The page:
Tuesday, October 22, 2019


Update from Debbie, Oct 26, 2019: Unfortunately, the endpapers include some state recognized groups (I won't call them tribes or nations) whose website information makes me cringe. I hope the team who put the endpapers for Fry Bread together can make edits immediately. I am in the process of looking at them carefully and am considering creating a post that tells you how/why I am saying I would not personally call them tribes or nations. 

All across social media, friends and colleagues are saying "Happy Book Birthday!" to Kevin Maillard and Juana Martinez-Neal. That's because their book, Fry Bread: A Native American Family Story is officially available, today, October 22, 2019.

There's a lot inside the covers of Fry Bread! What you find when you turn the pages is why I highly recommend it.

I wish I had slick video and video-editing skills so I could offer you a short and compelling film about the book. I don't have those skills, so... here's what I have:

Here's a screen capture (from my kindle copy of the book) of the last page I showed you in the video:

See those adults pointing out names of Native Nations? That's so wonderful! Mine--Nambé--is there, too. Here's my finger, pointing to it:

Those of you who follow AICL know that we emphasize the importance of sovereignty... Of knowing that Native Nations pre-date the United States. So many names inside this book! It will be empowering to so many readers!

There's more, though, to say about Fry Bread. 

A few weeks ago, I gave a talk at the Santa Fe Indian Center, in Santa Fe, NM. I talked about the names of nations but I also talked about the range of hair color and skin tone in the book. See?

After the lecture, a family approached me to say how deeply moved they are by seeing a child with lighter skin and hair. Fry Bread pushes back on the expectation that Native people look the same (black hair, dark skin, high cheekbones etc.). That expectation means that adults don't hesitate to tell a Native child like the girl holding the cat that they are "not really an Indian" (or some variant of that phrase). That's such a damaging statement! When you hear an adult say that to anybody--but especially a child--stop them.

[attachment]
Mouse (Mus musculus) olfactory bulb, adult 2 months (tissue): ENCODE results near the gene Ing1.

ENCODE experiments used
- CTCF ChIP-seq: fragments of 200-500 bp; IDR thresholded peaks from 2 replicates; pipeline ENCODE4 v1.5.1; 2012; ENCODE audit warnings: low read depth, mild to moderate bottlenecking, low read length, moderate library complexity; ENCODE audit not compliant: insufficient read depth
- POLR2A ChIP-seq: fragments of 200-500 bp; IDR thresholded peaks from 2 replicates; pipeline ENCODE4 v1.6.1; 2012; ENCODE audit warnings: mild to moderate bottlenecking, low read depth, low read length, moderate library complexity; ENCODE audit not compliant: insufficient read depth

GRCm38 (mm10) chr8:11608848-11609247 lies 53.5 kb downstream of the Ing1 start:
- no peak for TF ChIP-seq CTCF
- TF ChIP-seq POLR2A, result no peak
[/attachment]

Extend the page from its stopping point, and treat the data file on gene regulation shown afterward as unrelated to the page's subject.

The final pages of Fry Bread can help you interrupt that kind of harmful statement. There, Maillard wrote that:
Most people think Native Americans always have brown skin and black hair. But there is an enormous range of hair textures and skin colors. Just like the characters I this book, Native people may have blonde hair or black skin, tight cornrows or a loose braid. This wide variety of faces reflects a history of intermingling between tribes and also with people of European, African, and Asian descent.
It is quite the challenge to impart substantive information in an engaging way, but Maillard and Martinez-Neal have done it, beautifully, in Fry Bread. I highly recommend it! Published by Roaring Book Press (Macmillan) in 2019, I hope you'll order several copies for your bookshelves, and to give to Native families, too.

Update: October 23, 2019
In a comment, I was asked if the book has information about the history of fry bread and its impact on health of Native people. It does--and that is yet another aspect of what makes this book stand out.

One double paged spread shows Native people in shadow. The woman on the cover is telling kids about the long walk. The text is:

Fry bread is history
The long walk, the stolen land
Strangers in our own world
With unknown food
We made new recipes
From what we had